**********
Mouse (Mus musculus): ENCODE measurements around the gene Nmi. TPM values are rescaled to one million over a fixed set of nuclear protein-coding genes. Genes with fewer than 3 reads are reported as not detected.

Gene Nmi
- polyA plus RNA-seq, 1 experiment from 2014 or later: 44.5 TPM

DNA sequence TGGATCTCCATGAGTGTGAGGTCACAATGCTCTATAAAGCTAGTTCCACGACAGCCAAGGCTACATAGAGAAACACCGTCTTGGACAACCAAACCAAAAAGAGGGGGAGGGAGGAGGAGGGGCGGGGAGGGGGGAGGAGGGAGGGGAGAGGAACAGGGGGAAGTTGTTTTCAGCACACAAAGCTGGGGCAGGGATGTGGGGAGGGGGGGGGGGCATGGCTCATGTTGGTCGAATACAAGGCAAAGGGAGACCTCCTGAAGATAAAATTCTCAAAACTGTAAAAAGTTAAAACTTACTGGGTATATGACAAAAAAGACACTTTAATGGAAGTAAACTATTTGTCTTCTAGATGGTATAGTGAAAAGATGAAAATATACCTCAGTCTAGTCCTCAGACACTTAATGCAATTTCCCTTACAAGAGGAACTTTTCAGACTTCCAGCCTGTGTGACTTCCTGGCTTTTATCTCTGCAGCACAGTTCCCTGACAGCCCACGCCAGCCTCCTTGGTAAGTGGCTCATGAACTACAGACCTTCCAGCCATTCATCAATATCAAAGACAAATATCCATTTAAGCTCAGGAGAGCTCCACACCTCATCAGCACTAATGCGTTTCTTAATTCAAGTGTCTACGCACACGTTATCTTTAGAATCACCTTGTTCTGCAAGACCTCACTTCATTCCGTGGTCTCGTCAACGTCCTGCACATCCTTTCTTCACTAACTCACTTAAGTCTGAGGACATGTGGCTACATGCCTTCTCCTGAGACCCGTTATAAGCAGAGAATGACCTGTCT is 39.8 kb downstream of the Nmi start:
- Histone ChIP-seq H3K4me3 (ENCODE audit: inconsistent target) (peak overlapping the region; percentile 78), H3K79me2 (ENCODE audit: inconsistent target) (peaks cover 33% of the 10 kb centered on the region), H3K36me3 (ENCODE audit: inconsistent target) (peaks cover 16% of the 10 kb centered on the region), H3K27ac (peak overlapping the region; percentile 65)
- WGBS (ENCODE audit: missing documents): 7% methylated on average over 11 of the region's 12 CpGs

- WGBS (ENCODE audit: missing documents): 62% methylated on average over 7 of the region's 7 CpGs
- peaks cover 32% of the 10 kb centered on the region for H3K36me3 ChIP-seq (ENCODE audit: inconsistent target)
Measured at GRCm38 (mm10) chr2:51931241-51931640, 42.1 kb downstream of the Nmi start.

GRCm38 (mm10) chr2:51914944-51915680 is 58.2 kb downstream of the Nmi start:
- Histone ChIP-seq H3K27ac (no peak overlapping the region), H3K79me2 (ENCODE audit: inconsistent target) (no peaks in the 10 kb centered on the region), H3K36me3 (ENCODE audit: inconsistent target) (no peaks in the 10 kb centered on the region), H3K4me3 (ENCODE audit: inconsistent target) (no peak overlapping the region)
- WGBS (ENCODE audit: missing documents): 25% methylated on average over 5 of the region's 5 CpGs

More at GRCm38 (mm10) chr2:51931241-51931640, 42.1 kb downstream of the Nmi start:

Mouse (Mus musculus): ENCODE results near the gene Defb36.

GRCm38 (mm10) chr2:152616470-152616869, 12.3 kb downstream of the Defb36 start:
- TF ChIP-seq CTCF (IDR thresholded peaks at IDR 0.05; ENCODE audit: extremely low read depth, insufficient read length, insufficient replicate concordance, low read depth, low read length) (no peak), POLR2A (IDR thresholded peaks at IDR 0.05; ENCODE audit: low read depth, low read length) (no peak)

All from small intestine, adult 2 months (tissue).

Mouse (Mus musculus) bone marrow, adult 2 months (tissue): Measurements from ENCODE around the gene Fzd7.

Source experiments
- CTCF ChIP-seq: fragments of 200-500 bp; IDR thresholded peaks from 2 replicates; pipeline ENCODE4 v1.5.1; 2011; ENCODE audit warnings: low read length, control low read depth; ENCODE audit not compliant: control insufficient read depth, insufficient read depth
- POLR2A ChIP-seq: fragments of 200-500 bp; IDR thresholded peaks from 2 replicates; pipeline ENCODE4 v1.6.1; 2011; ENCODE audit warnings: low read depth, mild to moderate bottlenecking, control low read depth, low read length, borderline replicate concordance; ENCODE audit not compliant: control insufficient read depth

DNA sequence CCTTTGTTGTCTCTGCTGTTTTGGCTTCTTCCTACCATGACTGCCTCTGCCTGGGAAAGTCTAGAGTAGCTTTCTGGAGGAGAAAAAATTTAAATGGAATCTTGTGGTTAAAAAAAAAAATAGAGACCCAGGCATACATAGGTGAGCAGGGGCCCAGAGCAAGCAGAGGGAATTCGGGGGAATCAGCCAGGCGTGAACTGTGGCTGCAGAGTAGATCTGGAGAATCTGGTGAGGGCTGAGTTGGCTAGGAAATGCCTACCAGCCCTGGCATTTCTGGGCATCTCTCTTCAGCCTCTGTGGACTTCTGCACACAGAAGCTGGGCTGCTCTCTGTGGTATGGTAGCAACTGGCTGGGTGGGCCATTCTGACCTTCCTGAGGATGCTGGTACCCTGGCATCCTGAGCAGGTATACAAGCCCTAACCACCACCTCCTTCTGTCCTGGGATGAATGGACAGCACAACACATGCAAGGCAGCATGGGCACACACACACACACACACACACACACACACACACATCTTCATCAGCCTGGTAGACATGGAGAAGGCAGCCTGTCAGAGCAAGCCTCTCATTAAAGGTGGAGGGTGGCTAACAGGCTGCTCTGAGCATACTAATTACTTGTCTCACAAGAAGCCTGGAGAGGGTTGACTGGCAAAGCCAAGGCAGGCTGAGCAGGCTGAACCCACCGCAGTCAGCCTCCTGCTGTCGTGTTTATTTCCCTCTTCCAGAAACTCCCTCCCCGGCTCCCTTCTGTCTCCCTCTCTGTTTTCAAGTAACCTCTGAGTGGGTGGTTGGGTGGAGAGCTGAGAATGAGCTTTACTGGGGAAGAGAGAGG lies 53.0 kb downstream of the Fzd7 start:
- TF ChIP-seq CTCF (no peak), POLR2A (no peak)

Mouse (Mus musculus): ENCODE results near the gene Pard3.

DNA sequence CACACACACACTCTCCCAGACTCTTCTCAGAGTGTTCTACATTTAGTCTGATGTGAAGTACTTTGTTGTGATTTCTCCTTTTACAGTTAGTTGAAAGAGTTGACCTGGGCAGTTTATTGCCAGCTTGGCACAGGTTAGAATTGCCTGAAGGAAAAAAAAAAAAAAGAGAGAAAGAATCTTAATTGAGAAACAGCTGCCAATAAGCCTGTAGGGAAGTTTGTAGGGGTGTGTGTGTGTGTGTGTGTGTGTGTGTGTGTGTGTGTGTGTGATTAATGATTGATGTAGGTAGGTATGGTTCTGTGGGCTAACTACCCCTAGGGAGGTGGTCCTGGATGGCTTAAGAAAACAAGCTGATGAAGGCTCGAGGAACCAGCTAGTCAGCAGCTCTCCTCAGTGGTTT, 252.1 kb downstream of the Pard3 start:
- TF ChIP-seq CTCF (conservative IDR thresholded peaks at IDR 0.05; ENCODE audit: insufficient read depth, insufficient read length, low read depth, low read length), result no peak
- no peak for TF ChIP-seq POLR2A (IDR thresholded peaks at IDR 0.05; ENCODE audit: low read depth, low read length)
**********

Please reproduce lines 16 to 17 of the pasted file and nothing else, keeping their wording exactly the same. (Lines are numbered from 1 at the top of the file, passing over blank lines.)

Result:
- TF ChIP-seq CTCF (IDR thresholded peaks at IDR 0.05; ENCODE audit: extremely low read depth, insufficient read length, insufficient replicate concordance, low read depth, low read length) (no peak), POLR2A (IDR thresholded peaks at IDR 0.05; ENCODE audit: low read depth, low read length) (no peak)

All from small intestine, adult 2 months (tissue).